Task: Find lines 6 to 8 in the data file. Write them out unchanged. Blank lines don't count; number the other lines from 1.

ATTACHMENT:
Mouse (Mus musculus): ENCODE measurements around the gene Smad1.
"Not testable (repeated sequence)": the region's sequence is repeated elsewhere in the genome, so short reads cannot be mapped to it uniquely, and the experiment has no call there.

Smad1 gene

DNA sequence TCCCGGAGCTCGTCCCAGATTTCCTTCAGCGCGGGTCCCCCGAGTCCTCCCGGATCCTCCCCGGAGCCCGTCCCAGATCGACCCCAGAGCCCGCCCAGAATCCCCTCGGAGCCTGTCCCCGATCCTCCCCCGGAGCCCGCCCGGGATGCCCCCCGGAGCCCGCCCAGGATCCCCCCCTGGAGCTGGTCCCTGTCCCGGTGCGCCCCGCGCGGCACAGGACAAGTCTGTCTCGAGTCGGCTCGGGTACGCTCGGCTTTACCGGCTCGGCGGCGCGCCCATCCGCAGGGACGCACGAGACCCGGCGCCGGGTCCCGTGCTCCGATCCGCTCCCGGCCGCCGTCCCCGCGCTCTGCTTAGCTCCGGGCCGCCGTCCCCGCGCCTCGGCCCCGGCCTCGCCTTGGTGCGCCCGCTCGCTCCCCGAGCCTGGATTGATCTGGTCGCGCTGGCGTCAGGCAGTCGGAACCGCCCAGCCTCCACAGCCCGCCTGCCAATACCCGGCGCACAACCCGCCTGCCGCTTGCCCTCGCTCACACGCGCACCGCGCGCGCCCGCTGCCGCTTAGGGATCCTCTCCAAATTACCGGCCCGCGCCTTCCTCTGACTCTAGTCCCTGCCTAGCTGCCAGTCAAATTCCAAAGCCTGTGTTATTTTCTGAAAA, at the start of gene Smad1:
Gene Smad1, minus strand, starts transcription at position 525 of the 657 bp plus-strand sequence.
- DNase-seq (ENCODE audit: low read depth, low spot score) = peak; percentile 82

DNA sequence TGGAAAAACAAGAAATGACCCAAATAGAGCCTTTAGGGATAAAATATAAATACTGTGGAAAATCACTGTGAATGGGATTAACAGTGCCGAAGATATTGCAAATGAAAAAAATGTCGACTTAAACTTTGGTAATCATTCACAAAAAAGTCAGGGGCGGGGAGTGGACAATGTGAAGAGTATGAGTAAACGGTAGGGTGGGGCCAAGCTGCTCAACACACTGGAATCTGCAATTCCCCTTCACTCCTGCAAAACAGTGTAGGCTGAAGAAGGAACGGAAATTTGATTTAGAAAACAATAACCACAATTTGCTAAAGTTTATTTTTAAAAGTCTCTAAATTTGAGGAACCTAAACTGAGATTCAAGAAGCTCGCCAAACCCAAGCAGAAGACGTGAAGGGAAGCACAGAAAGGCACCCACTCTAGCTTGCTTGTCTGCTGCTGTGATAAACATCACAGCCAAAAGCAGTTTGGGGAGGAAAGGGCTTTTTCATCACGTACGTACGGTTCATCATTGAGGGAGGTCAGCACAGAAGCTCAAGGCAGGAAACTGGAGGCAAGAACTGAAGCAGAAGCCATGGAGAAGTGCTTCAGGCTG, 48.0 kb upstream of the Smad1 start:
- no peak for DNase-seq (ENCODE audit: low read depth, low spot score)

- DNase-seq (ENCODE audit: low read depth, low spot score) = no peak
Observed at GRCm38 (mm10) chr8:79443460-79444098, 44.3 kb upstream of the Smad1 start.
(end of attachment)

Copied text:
- DNase-seq (ENCODE audit: low read depth, low spot score) = peak; percentile 82

DNA sequence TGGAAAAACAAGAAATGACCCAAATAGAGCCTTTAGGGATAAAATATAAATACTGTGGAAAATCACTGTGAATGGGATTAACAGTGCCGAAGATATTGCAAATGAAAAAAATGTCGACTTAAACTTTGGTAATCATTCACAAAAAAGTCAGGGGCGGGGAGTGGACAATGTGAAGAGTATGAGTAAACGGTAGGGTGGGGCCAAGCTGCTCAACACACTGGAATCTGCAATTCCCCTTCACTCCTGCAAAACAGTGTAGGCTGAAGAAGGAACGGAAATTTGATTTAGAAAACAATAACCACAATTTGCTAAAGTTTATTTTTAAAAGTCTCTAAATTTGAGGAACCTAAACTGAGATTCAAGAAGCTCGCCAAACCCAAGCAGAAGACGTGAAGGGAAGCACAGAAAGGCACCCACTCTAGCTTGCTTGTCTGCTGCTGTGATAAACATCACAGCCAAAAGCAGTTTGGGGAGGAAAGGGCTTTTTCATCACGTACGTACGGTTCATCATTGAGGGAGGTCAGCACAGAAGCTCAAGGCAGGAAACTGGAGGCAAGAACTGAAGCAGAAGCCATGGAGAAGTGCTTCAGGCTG, 48.0 kb upstream of the Smad1 start:
- no peak for DNase-seq (ENCODE audit: low read depth, low spot score)